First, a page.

By: Grainne Rhuad
Ballyhoo – bal·ly·hoo (bāl’ē-hōō’) n. pl. bal·ly·hoos-
1.Sensational or clamorous advertising or publicity.
2.Noisy shouting or uproar.
I have the attention of a dozen sets of 11 year old eyes. They are rapt, in awe at my skills. This doesn’t happen very often, that I amaze to the point of silence so many young people, but today I have a trick up my sleeve. A trick learned at the breast. The incredible trick of bouncing a ping pong ball from any point and landing it directly into a gold fish bowl. Every time. From a corner position, no problem. Over the shoulder without looking? Piece of cake. I naturally fall into the intonations of a pitch-person while I’m explaining the game rules to the children gathered on this summer afternoon for a birthday party. I have to stop myself when they start to look in their pockets for change. I don’t mean to, but somehow I bring out the money whenever I get a ping pong ball and a stack of fishbowls around me.
It’s something I come by honestly. I was born with this skill. It probably comes from the fact that while floating comfortably in amniotic fluid my mother was running the goldfish pond with a family carnival. She also ran the duck shoot, but not if she could get out of it, she didn’t like the sound of the pop guns and always felt like she was being shot at.
It was the summer of 1970 somewhere between Oregon and Florida when my mother noticed she was pregnant. Travelling with a carnival and working the duck pond, she had set out to see the world. Joining a carnival was an inexpensive way to travel in this time, and she wanted to get out of the family home in California and see the world. She hadn’t counted on meeting someone while on the road and growing a family but that’s how it happened.
She did finish out the summer season with the carnival and returned home to Santa Cruz to give birth to me. When the next season came around she took me with her, setting me in a Moses basket behind the booth counter. It wasn’t until I suffered terrible sunburn in August that she finally gave in and returned home.
I like to think it was this early travelling that made me so enamored of carnivals, circuses, freaks and geeks. However I really cannot say for sure that this is so. What I do know is I have always been intrigued by fringe communities of all sorts.
Somewhere around four my mother in exasperation threatened to sell me to the Gypsies the next time they came through town. Two weeks later she had to take it back when I wouldn’t stop asking when the Gypsies were coming. Her strategy of fear had not worked. I wanted to go with the Gypsies. I wanted to be snug at night in a trailer made for travel, safe in the knowledge that those that mattered to me were all around. I wanted to see exotic places, meet people while being protected. I even wanted to work. It was with some sadness that I listened to her explain that Gypsies don’t actually buy children.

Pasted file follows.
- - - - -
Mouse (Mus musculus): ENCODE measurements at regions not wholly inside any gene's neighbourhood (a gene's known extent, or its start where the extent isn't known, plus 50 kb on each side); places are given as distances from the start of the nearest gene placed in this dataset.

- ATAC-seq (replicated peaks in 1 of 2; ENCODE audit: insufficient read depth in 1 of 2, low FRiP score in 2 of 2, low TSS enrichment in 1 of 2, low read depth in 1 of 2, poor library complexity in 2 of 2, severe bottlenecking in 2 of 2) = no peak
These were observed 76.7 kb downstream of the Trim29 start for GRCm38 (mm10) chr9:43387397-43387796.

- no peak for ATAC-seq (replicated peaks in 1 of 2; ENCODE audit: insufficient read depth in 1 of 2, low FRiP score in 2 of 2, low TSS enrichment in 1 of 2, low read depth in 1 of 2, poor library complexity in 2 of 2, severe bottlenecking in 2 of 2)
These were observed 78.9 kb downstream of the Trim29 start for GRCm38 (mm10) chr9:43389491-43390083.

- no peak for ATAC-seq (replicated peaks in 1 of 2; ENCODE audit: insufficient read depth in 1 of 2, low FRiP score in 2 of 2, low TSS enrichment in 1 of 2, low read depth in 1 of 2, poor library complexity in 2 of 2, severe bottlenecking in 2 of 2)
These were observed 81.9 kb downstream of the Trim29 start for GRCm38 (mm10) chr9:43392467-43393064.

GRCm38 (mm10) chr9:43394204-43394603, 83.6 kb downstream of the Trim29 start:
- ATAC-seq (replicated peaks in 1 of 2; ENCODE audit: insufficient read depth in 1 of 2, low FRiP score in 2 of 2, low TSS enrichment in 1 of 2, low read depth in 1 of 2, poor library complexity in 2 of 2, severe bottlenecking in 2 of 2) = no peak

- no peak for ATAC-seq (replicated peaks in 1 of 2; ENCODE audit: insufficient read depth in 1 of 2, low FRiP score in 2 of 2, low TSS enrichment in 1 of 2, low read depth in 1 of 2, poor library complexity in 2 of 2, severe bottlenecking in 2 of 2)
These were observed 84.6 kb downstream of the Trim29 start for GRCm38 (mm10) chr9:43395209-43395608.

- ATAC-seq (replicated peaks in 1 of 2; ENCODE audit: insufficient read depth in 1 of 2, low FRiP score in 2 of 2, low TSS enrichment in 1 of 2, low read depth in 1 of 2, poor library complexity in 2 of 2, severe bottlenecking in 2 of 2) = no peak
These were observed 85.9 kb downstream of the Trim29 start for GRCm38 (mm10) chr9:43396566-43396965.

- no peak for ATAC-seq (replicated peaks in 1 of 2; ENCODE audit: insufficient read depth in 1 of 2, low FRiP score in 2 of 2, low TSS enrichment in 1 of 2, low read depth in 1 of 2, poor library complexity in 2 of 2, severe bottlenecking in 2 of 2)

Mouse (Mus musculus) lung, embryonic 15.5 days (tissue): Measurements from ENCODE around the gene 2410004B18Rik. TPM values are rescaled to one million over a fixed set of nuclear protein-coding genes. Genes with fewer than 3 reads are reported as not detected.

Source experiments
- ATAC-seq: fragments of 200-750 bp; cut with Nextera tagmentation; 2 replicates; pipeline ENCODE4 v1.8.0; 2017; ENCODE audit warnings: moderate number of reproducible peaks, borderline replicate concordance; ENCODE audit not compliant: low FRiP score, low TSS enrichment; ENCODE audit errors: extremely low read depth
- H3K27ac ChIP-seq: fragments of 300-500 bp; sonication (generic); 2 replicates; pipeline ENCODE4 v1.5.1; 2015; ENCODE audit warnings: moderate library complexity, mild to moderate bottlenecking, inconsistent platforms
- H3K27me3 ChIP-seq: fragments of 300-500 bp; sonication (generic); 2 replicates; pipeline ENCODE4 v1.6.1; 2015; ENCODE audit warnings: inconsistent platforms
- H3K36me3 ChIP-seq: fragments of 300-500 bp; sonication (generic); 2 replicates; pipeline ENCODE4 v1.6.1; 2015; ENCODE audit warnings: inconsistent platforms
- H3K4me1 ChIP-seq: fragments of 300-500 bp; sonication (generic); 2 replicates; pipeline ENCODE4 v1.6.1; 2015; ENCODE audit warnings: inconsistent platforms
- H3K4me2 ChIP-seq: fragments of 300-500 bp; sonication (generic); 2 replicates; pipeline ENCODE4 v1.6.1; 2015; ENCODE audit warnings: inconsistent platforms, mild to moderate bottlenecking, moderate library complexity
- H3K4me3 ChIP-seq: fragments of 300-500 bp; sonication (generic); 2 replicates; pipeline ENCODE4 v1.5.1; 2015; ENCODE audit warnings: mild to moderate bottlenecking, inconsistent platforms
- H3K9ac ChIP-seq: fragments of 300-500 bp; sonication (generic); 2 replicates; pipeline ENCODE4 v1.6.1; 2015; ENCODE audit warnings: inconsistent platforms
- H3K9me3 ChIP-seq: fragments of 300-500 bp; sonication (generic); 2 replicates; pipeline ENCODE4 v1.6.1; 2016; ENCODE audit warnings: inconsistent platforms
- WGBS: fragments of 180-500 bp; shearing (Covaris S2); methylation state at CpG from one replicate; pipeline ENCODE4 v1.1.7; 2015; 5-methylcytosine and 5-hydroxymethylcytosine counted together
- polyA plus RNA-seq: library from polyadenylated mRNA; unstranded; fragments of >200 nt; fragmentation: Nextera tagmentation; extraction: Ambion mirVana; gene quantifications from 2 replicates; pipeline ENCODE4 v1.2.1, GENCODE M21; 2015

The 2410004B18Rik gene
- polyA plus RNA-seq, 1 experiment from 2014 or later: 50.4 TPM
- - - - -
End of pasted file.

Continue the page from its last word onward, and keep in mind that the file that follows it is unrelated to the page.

Yes, all my life I have been in love with travelling groups of people. I wistfully wished that I had been alive to see Coney Island as it was at the turn of the century. A haven with Strong Men, Snake Dancers, Sword swallowers and fortune tellers. I reached early adulthood at a time when places like Coney Island were rundown and nearly abandoned. Do-gooders who felt it was their duty to “protect” the infirm and disabled seemingly had won a war against carnivals both travelling and stationary. It was not en vogue to have midgets or “little people” as they were now supposed to be called as primary entertainers. Conjoined twins were being separated as a matter of course thanks to advances in science. It was impolite to stare at wolf-boys; those with hypertrichosis. It was impolite to mention differences at all, let alone regale in them.
Watered down carnivals could still be found at your state and local fairs. You could play games, after you received strict instruction from the grown-ups in charge of you that day not to talk to the “dirty carnies” and “please don’t risk your lives on those unsafe rides. Those people are drunk when they put them up.”